Black-Eyed Susan Cake

This is one of those marvellous moist upside-down syrup cakes, so-called because the pattern on the top, made with mangoes and blueberries, resembles the Black-Eyed Susan flower.  I prefer to use Kensington Pride mangoes, also known as Bowens, because their cheeks are so plump and juicy. I also prefer their flavour to most other varieties.  


About this Recipe

By: Sheridan Rogers

Why not try subsituting other summer fruits such as yellow peaches for the mangoes and raspberries for the blueberries?  Good served warm with cream and ice cream or with vanilla yoghurt. The cake is named after the Black-Eyed Susan, a member of the sunflower family, and not after the Aussie band of the same name.


Serves 10-12

  • mangoes, 2 medium
  • blueberries, 200g
  • plain flour, 185g
  • sugar, 185g
  • baking powder, 1  1/2 teaspoons
  • bicarbonate of soda (baking soda), 1 teaspoon
  • salt, 1/4 teaspoon
  • buttermilk, 250ml
  • melted butter, 2 tablespoons, cooled
  • eggs, 3
  • orange 1, finely grated zest

Mango and Rum Syrup

  • flesh from mango stones, scraped off with a sharp small knife
  • demerara or raw sugar, 100g
  • orange or lemon juice, 2 tablespoons
  • water, 1 tablespoon
  • cardamom seeds, 1/2 teaspoon (optional)
  • dark rum, 2 – 3 tablespoons

Preheat oven to 180degC (160C fan-forced).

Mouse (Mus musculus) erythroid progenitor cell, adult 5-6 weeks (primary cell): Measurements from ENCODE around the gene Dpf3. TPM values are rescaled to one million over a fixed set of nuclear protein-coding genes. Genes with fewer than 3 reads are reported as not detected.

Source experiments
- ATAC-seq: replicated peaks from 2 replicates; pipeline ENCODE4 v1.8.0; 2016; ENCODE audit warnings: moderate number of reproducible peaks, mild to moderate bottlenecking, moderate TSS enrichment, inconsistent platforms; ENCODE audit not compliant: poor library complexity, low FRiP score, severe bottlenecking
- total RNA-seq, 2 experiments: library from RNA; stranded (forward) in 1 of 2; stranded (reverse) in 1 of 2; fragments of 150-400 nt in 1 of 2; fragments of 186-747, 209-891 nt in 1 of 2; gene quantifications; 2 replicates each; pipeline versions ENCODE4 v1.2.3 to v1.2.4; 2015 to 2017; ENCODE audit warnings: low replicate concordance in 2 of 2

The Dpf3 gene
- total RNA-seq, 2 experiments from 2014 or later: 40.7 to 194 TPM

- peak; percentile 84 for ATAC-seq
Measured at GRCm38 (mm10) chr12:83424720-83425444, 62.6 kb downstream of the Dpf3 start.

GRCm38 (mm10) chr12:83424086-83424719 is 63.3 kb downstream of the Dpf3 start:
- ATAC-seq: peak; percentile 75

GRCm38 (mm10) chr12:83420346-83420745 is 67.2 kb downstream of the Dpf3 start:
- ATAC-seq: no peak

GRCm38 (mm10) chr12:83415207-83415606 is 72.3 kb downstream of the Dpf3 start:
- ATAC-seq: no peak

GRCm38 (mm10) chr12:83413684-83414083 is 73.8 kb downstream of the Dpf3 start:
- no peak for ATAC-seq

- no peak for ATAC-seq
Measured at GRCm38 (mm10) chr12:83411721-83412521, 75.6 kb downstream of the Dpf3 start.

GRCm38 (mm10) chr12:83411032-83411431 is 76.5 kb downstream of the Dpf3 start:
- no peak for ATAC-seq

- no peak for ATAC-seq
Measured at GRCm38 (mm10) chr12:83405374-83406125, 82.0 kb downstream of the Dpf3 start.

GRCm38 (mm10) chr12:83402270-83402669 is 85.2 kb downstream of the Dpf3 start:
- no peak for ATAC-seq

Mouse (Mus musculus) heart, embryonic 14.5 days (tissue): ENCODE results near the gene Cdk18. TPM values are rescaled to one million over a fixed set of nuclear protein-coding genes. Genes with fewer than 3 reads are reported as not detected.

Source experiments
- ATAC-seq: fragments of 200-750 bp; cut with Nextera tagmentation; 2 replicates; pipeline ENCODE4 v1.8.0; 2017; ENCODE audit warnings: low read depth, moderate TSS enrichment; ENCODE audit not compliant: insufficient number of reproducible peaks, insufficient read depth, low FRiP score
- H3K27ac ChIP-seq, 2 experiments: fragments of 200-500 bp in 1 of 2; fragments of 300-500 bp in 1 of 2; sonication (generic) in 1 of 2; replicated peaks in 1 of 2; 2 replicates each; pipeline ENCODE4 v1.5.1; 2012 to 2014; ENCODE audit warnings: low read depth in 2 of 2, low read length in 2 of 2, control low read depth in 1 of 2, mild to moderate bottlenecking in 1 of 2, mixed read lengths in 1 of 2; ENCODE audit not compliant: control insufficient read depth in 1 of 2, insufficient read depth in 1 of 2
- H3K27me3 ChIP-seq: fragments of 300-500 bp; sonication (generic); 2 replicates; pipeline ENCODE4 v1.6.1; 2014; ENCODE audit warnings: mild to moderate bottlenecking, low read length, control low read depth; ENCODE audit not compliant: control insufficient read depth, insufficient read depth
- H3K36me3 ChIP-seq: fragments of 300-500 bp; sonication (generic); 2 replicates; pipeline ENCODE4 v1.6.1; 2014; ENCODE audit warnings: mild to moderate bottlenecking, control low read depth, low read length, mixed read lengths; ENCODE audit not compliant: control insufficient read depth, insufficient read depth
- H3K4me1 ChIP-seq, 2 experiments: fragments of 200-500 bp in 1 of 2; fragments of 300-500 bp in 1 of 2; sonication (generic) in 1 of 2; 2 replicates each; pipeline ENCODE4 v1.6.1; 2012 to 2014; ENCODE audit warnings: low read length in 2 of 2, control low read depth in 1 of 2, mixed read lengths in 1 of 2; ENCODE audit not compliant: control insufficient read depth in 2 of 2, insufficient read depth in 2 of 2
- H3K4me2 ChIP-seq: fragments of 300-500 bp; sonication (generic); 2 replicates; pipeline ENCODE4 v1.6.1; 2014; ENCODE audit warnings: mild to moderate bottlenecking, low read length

Line a 24cm round or square cake tin with non-stick baking paper, making sure it comes up around the sides.
Slice the cheeks off the mangoes, ease off the skins and slice the flesh into crescent shapes to form petals. Reserve the mango stones.
Arrange the crescent slices around the bottom of the tin in the shape of a flower. Place remaining slices around outer edges. Fill the centre with blueberries and put more blueberries around the outer edges, filling up the whole of the bottom of the tin.
Sift together the dry ingredients.  In another bowl, beat together the buttermilk, melted butter, eggs and zest. Add sifted dry ingredients to egg mixture and beat until smooth.  Pour batter evenly over fruits, being careful not to disturb the pattern.
Bake for 35 -40 minutes or until a skewer inserted in the middle comes out clean.
Remove and allow to sit in tin for 10 – 15 minutes.  Turn out. Whilst still warm, pour over the glaze, making sure to brush it around the sides of the cake.
For the Mango and Rum Syrup: Remove remaining mango flesh from stones. Put flesh into a blender with water and citrus juice and blend until smooth. Pour into a saucepan, add sugar and cardamom seeds, bring to the boil and simmer for 5 – 10 minutes.  Remove and push through a sieve. Stir in the rum.